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In the wake of Israel's 2006 bombardment of Lebanon, a determined woman finds her way into the country convincing a taxi cab driver to take a risky journey around the scarred region in search of her sister and her son.
Nada Abou Farhat,
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About a Palestinian girl of 17 who wants to get married to the man of her own choosing. Rana wakes up one morning to an ultimatum delivered by her father: she must either choose a husband ... See full summary »
A Palestinian family with five children lives outside town, near Israeli settlements. Samia, the wife, wants to leave; so does one teen son. Mohammad, the patriarch, is adamant that he is staying. Two of his adolescent children want to fight. His is the passive aggression of non-violent witness. Israeli soldiers burst into the home, taking over the second floor. At night, the family is locked in the living room. We see the effects of the occupation on the children and on the marriage. Through the eyes of Miriam, the older daughter, we watch the soldiers from her hiding place. Jamal, the eldest son, sets a trap with a grenade. Characters call upon Allah. Chaos and death are close. Written by
An Overly Mannered Effort to Humanize the Palestinian/Israeli Conflict
The first half of "Private" is frustrating as a set piece of European intellectualism and inauthenticity strained to establish a logic puzzle mind game, but the second half rises to the level of universal humanity.
There have been many movies about the stubborn old idealist who infuriates his family with his implacability ("Man of La Mancha," "The Field," "Straight Story," etc.) but co-writer/debut director Saverio Costanzo sets this one as a barely-believable Shakespeare-quoting, educated, middle class, secular Palestinian holding on to his house and his very large family amidst the volatility of the West Bank territories.
Each member of the family represents a type that has some similarity to the family in "Raisin in the Sun" -- the exhausted housewife who just wants her kids to be safe, the beautiful eldest, enscarfed daughter who argues against leaving for a European education to the apathetic sports-mad teen boy radicalized by his conflicts with Israelis to the traumatized little girl and the big-eyed curious, adorable little brother.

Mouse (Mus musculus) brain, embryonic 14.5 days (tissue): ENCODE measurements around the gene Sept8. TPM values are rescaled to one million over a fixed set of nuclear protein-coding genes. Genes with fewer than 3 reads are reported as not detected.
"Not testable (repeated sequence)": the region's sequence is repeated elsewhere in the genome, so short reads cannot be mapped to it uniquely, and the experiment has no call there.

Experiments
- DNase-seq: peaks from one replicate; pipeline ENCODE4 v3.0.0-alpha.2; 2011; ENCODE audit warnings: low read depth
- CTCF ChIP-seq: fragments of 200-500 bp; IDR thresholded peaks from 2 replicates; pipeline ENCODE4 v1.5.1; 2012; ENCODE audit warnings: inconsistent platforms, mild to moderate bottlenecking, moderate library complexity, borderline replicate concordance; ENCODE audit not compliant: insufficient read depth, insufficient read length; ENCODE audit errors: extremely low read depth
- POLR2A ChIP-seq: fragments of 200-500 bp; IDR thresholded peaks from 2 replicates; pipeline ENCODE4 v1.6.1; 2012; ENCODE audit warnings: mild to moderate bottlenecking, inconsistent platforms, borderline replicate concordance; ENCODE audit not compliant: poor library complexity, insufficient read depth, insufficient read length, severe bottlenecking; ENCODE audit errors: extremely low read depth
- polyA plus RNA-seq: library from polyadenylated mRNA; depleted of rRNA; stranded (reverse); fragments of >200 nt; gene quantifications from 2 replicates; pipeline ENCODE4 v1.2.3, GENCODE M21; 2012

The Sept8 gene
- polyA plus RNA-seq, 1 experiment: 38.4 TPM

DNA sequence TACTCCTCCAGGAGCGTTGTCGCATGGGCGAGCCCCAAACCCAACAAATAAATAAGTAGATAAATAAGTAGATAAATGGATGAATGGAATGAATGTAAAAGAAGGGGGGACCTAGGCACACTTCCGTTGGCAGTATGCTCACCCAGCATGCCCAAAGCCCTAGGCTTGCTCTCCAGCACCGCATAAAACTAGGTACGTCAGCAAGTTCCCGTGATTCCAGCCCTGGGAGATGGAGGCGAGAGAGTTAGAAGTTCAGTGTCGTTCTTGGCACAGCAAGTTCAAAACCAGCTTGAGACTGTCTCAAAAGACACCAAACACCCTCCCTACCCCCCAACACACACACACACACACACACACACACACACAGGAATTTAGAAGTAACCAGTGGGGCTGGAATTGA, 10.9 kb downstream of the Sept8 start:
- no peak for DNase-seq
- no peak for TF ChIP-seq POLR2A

With much of the film shot in dark as shaky, pseudo-documentary digital video like night vision goggles, the forced comparison to "Diary of Anne Frank" doesn't quite hold up as the family is locked into their living room only at night by occupying Israeli soldiers as it is a principle not survival itself that the father is insisting upon. They seem to have complete daily freedom to shop and go to school (they say "madrassa" on the soundtrack but we see them do math homework not rotely memorize The Koran), but not to host friends.
While the film does well build up the tension of this nightly, stressful ritual, that is also true in nonpolitical hostage films from "Petrified Forest," to "Key Largo," "Desperate Hours," and on and on. The Israeli soldiers are as much types as the soldiers in the TV series "Over There." There's the barking sergeant, the sensitive intellectual and the bored joker just doing his job, but with the casual mention that these frustrated reservists are commuting distance from home, as was seen in "Kippur." The film is also unfair in only hinting at what attacks they, let alone their families at their home towns, have endured from Palestinian civilians to make them so aggressive and jumpy.
While it is ironic that the Palestinians and the Israelis have to speak broken English to each other to communicate, the larger themes are confused in perception to the audience because it is not clear what the participants do and do not understand as most of the conversations are translated for us in the subtitles. This is important because the second half of the film reaches an intriguing point where each side slowly starts to perceive each other as individuals and not as just "the other."
The turning point is when the oldest daughter breaks the rules restricting the family downstairs and spies on the soldiers billeted upstairs. Motivated initially by some kind of revenge fantasy, she is gradually overcome by natural curiosity, and perhaps voyeurism as they are hunky young men, and begins to parse out their relationships from their body language and activities, which she later relates fantastically to her equally curious younger brother. Shot only from her viewpoint, we begin to realize that a narrow sliver is really how each side has been seeing the other all along.
The film leaves no doubt that such insights are brief blips in the ongoing struggles between both sides that leave tragedy in the wake of the continued cycle of miscommunications and misperceptions.
Oddly, this is the second recent Italian film about terrorism (Good Morning, Night (Buongiorno, notte)) that uses a Pink Floyd-related song too heavy-handedly on the soundtrack (here a cover of "Perfect Sense, Part 1" from Roger Waters's Amused to Death).
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